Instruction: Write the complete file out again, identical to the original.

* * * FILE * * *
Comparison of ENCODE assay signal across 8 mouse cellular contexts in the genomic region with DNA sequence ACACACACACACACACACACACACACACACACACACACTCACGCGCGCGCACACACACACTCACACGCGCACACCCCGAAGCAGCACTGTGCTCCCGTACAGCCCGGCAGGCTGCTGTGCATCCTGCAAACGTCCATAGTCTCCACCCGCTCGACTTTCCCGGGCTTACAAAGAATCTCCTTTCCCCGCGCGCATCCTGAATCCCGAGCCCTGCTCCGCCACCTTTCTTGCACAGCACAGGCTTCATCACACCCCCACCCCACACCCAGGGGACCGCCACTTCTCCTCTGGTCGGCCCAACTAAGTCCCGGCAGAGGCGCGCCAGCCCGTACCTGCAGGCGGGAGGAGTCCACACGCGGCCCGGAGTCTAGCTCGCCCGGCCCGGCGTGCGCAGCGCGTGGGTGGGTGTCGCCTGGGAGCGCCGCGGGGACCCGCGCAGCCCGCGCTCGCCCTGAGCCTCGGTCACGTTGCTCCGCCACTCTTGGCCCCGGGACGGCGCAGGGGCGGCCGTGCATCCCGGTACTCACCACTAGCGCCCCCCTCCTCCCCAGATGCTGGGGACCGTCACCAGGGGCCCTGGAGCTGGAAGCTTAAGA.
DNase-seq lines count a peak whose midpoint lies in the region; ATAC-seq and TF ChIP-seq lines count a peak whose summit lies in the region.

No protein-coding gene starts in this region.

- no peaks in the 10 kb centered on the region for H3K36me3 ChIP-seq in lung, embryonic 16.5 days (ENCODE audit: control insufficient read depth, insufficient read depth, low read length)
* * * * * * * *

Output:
Comparison of ENCODE assay signal across 8 mouse cellular contexts in the genomic region with DNA sequence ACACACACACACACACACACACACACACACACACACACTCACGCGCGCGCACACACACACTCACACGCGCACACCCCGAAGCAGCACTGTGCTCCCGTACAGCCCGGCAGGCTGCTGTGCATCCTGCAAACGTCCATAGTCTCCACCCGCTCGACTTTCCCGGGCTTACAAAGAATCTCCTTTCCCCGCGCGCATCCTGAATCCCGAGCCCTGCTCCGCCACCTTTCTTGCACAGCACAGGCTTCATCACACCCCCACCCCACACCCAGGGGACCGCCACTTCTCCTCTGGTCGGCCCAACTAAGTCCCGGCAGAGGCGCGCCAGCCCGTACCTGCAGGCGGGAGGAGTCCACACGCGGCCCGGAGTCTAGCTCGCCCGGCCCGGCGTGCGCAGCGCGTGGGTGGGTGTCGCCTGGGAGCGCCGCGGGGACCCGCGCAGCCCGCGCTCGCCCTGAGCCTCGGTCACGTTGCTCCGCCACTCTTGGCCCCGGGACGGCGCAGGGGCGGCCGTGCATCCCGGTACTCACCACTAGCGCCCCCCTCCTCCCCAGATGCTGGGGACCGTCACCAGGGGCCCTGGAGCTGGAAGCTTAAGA.
DNase-seq lines count a peak whose midpoint lies in the region; ATAC-seq and TF ChIP-seq lines count a peak whose summit lies in the region.

No protein-coding gene starts in this region.

- no peaks in the 10 kb centered on the region for H3K36me3 ChIP-seq in lung, embryonic 16.5 days (ENCODE audit: control insufficient read depth, insufficient read depth, low read length)